In an opinion article, John Ibbitson claims there is no border crisis; nevertheless the federal government has a growing problem for which he suggests several solutions.

Getting Started

Appropriate Subject Area(s):

History, social studies, current events

Key Question to Explore:

  • Does Canada have an immigrant/asylum-seeker crisis?

New Terminology:

Asylum, refugee, Third Country Agreement, incoherent, incendiary, draconian, triage

Materials Needed:

Globe articles, Internet

Study and Discussion Activity

Introduction to lesson and task:

Over the past couple of years, thousands of asylum-seekers have crossed illegally into Canada from the U.S., ostensibly afraid that the Trump Administration will deport them to their home countries, where all claim—with or without merit—that their lives would be in danger. Statistics on these crossings indicate the flow has eased, with lower numbers now being reported. As well, the federal government claims all those who enter illegally are being documented and treated as illegals, and that none are escaping the system.

The federal Conservative Opposition in Ottawa has seized on this as a wedge issue, most likely to be used against the governing Liberals in next year’s federal election. Anti-immigrant/refugee/asylum-seekers posts have been appearing throughout social media, where most students access information about the world. In this lesson, students will critique aspects of John Ibbitson’s article with the goal of achieving a balanced and informed opinion on the subject. They will work in groups to respond to selected segments of each article, develop a report and deliver it orally to the class.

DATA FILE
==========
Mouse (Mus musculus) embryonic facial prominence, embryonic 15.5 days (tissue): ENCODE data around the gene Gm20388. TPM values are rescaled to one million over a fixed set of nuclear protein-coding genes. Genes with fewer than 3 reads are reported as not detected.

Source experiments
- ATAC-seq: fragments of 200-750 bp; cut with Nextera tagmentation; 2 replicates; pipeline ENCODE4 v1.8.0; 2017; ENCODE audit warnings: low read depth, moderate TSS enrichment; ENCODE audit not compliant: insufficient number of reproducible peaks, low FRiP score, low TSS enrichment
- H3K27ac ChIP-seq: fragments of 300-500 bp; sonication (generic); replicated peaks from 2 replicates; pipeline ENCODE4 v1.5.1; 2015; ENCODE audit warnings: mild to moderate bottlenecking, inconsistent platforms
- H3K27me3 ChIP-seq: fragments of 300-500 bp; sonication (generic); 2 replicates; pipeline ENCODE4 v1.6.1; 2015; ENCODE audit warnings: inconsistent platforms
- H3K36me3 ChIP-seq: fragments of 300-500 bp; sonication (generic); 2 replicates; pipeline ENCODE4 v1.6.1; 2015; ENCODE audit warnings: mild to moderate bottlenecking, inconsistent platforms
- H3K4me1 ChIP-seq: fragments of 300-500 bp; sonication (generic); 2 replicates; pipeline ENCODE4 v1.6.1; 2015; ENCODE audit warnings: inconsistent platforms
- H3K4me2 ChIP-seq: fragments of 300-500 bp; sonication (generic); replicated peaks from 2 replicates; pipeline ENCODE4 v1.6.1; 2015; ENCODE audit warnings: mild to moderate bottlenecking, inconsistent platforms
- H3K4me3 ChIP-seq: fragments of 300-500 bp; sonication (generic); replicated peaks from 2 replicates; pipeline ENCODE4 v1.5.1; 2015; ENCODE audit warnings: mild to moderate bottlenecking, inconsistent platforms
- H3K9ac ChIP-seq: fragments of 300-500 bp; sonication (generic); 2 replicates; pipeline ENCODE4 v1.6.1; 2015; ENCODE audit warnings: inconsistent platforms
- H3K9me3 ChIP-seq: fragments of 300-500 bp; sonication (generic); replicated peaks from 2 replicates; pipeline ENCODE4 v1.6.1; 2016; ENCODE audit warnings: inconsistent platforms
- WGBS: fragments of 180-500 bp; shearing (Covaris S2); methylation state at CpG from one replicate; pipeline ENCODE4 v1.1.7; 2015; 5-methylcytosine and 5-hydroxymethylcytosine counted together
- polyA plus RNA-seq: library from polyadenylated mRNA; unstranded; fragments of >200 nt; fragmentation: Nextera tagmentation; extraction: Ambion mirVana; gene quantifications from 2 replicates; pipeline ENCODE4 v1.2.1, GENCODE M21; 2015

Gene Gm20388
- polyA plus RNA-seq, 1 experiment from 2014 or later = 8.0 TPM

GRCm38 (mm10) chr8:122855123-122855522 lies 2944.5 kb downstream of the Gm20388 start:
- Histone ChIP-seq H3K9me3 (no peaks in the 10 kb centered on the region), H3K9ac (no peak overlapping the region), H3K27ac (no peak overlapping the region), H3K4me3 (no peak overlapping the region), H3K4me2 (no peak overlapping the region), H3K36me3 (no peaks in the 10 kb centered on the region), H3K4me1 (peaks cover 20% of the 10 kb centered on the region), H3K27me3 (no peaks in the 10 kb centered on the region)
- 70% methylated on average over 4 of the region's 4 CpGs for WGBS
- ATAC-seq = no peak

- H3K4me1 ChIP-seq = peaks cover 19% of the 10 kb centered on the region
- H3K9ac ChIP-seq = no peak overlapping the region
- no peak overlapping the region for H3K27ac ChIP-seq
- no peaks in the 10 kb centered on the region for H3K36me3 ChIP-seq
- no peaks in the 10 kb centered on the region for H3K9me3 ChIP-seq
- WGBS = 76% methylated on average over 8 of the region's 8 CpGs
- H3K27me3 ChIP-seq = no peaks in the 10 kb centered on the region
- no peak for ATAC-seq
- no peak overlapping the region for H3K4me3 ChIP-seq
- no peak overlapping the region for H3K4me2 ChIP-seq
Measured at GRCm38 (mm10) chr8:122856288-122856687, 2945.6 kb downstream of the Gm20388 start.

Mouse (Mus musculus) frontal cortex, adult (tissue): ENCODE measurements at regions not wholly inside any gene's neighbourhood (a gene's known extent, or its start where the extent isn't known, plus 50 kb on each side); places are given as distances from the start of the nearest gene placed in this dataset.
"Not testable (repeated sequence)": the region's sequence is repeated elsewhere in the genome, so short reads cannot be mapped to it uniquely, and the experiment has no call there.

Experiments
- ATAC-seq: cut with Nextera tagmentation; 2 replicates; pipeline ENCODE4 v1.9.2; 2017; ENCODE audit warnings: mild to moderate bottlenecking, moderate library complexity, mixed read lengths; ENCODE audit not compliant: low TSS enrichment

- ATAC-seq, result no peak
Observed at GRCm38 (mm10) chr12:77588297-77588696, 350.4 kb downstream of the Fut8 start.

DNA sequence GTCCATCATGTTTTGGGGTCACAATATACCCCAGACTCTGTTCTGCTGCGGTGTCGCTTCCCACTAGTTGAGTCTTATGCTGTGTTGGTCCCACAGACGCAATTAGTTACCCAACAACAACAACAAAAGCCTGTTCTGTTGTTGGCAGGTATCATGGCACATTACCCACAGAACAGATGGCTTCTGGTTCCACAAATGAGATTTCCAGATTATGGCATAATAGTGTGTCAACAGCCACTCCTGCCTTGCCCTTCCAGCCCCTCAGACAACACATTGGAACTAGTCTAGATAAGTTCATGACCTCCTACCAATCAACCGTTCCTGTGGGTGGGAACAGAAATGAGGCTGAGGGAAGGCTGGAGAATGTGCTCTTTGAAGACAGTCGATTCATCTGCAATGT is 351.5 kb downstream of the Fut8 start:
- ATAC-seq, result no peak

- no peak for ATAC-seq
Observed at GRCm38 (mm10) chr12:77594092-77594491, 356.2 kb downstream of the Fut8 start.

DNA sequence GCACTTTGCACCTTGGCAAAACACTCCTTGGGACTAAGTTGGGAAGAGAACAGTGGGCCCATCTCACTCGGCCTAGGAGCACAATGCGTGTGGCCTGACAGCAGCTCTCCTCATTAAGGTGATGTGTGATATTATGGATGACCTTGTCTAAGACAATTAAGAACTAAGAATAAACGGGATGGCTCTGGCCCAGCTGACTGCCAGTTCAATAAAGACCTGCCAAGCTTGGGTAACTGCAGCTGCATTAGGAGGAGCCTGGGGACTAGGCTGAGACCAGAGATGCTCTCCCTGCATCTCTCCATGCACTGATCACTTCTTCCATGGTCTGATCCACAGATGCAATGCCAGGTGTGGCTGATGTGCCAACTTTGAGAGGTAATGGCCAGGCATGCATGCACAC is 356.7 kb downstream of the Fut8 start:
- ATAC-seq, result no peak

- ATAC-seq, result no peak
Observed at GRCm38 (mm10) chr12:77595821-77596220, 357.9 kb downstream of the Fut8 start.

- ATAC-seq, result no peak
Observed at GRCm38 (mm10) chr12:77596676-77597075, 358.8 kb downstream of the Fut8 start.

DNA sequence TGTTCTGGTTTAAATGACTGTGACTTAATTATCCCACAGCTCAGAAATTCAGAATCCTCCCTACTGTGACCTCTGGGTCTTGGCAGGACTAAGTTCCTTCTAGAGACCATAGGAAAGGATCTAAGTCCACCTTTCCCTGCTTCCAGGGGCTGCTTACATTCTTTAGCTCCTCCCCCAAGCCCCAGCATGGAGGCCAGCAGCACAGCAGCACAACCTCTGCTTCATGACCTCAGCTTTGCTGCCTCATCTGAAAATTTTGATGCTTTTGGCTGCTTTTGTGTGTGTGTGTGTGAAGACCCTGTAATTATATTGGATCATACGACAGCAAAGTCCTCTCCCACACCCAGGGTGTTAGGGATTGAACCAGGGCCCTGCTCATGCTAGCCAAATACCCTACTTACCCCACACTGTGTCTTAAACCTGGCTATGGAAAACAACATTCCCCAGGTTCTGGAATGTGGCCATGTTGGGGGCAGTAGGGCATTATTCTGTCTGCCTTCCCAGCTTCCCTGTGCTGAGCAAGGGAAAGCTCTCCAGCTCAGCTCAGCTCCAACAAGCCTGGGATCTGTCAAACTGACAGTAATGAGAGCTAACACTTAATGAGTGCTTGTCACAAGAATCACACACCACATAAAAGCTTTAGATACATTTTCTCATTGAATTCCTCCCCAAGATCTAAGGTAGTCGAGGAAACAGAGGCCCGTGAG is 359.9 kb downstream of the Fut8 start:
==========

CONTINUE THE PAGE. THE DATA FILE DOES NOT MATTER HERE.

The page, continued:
Action (lesson plan and task):

  • Engage students in a short discussion about the current public discourse on immigration, illegal and legal. Some questions to focus the discussion:
  • Show of hands: Who feels that immigration is out of control and that Canada is accepting too many immigrants annually? Who feels immigration is reasonable and under control?
  • What is the difference between a refugee and an asylum-seeker? (An  asylum seeker seeks international protection but has not yet had his/her claim for  refugee status determined. A refugee is someone who has been recognized under the 1951 Convention to be a refugee)
  • How is an immigrant different from a refugee? (Refugees feel the need to flee their home countries, whereas immigrants have more of a choice)
  • Why are asylum-seekers entering from the United States, since it is part of the Third-Country Agreement? (Under this agreement, Canada and the United States are deemed safe for asylum-seekers, and therefore a claimant cannot legally enter from one safe country to another. However, asylum-seekers who have entered the U.S. now feel the political climate there will force them to be deported, hence their flight to Canada. If they were to attempt to enter legally, they would be turned back, but when they enter illegally they are taken into custody, where their claims are assessed)
  • How has the number of immigrants per year changed under the Liberals compared to the Conservative years in power in Ottawa? (Except for 2016-2017, when we received 323,000, the overall numbers have changed very little. 2017-2018: 272,000; 2010: 270,000. Source: